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Securing Information in your Microcontroller Core

Tue, 10/05/2010 - 9:34am
Oyvind Strom, Director, AVR Products, Atmel Corporation
For years, system designers have been trying to find a way to improve the microcontroller—the heart of their system designs. Improvements can range from increasing performance, lowering power consumption, increasing clock speeds and much more. However, security and flexibility to add different levels of security have surfaced over the recent years due to demanding customer applications.

franz_jägerAlthough many general microcontrollers come with a standard core and features, every design contains a software value that often comprises the real end customer value in the product. It is important for companies and their designers to be able to securely program and execute programs from the flash memory. At the same time, designers want to ensure the data is safe and can only be accessed by qualified devices. Understanding the system designer’s need for flexibility and security, Atmel developed a patented technology coined ‘FlashVault’ that addresses these concerns of the system designer. This technology was added to Atmel proprietary microcontroller AVR cores by adding on-chip Flash and SRAM memories to enable secure and fast access. In addition, the FlashVault technology allows libraries to be securely programmed into an Atmel AVR device and protects the value of the software library.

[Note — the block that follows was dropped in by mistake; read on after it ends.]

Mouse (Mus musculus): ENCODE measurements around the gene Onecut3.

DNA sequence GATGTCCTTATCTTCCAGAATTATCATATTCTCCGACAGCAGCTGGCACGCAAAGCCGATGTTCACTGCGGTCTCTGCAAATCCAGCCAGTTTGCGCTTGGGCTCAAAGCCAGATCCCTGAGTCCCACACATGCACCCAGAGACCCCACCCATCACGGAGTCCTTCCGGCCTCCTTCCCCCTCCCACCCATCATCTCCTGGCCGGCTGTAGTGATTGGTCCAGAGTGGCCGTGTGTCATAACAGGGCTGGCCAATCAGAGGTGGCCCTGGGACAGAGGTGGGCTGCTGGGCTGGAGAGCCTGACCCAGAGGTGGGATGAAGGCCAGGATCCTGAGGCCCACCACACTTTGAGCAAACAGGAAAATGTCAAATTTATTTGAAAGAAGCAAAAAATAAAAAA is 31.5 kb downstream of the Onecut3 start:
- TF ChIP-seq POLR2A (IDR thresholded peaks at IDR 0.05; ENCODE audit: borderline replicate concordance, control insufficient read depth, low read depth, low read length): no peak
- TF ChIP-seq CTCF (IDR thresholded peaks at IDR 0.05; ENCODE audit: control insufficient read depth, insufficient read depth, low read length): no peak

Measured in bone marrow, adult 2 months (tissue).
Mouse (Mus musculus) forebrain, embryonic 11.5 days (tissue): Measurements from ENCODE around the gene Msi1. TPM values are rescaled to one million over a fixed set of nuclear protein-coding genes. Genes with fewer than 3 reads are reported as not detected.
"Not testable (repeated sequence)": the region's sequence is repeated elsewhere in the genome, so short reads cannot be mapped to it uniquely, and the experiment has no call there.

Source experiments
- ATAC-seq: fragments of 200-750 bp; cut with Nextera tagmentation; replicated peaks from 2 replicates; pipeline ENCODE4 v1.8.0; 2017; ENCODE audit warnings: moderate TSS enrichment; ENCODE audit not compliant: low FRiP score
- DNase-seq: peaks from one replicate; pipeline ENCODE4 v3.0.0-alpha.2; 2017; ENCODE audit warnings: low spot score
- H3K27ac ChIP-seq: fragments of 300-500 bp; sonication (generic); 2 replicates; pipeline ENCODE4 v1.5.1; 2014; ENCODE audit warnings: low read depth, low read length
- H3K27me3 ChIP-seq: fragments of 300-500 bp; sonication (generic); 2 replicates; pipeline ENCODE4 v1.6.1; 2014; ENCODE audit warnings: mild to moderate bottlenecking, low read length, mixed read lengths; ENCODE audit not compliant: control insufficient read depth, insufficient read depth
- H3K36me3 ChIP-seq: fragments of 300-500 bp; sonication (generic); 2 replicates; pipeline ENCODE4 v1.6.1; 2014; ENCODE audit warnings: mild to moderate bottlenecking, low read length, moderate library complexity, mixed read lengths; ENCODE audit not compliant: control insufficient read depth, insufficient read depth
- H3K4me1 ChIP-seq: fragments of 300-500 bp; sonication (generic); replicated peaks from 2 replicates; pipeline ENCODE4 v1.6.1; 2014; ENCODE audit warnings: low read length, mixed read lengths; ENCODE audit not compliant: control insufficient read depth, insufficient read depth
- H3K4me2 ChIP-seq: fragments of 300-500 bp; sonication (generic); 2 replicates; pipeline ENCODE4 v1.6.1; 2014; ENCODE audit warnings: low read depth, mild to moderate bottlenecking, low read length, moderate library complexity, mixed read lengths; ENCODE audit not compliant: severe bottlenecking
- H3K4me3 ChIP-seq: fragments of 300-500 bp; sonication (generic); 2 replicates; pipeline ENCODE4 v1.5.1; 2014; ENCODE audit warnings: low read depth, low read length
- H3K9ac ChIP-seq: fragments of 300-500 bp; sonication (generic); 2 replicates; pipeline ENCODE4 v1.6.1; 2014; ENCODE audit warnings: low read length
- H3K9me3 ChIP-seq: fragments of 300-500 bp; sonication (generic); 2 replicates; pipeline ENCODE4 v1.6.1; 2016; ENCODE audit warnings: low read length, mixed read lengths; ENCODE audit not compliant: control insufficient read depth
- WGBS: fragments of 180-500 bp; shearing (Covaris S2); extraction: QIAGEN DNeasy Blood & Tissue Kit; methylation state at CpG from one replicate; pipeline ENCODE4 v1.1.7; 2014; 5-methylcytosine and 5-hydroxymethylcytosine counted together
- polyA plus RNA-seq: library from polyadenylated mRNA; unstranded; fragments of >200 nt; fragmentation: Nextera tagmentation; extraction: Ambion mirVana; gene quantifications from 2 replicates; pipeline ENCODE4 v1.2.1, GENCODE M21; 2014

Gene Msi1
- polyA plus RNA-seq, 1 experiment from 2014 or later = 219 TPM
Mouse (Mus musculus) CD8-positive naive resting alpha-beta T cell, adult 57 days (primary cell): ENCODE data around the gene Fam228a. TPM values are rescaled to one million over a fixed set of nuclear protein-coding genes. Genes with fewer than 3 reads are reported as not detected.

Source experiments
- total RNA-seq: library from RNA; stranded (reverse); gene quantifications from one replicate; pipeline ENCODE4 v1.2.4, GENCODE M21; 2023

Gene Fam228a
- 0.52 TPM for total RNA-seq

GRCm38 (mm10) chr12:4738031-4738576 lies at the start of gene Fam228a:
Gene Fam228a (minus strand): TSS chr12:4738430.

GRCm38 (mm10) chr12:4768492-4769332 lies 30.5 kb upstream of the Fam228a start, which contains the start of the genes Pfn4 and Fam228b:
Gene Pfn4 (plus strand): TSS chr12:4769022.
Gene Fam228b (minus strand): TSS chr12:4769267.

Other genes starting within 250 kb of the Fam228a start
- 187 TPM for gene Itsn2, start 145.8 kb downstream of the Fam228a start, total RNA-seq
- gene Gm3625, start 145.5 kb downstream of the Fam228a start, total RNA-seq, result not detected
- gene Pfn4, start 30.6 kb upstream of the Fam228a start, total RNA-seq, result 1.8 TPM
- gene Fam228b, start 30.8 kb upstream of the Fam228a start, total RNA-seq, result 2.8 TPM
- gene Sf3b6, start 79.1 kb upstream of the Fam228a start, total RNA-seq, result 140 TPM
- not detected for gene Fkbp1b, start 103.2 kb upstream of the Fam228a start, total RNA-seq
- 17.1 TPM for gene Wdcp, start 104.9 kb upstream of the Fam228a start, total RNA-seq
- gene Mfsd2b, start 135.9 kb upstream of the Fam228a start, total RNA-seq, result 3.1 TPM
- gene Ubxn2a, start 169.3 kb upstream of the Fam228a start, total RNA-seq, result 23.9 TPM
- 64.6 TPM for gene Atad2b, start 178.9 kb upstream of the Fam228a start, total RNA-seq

The FlashVault technology allows the program to be executed while the central processing unit (CPU) is in a secure state and does not allow the flash in the microcontroller to be read by non-secure software in the device. This is useful for companies where the real value is in the software component of the system. Having safely programmed a part of the flash with the library, the customer can then ship the partially programmed system to an unsecure location where final application development can be done and the product can be programmed with the application code. Code from the secure library can be executed, without compromising the proprietary secure code.

With the security and flexibility of technologies such FlashVault, system engineers are now given the opportunity to customize a microcontroller core with the onboard flash without comprising security. In addition, it still allows the end customer the option to program their own code into the flash. This is useful for a long range of applications, including wireless stacks, applications relying on specific algorithms, and protection of patented software, such as audio systems and others that allow OEM and end customer system designers to easily embed software libraries without compromising security in the microcontroller.

Ultimately, technologies that allow partially programmed and locked flash, such as FlashVault, are only available in Atmel’s proprietary 32-bit AVR core. This will help system designers feel more confident that their software libraries are secure and will prohibit tampering of the flash memory.

As security continues to be a growing concern, more companies will benefit from technologies such as FlashVault to ensure that system designers and end customers can have their own customizable specifications and still allow the customers to add their own code.
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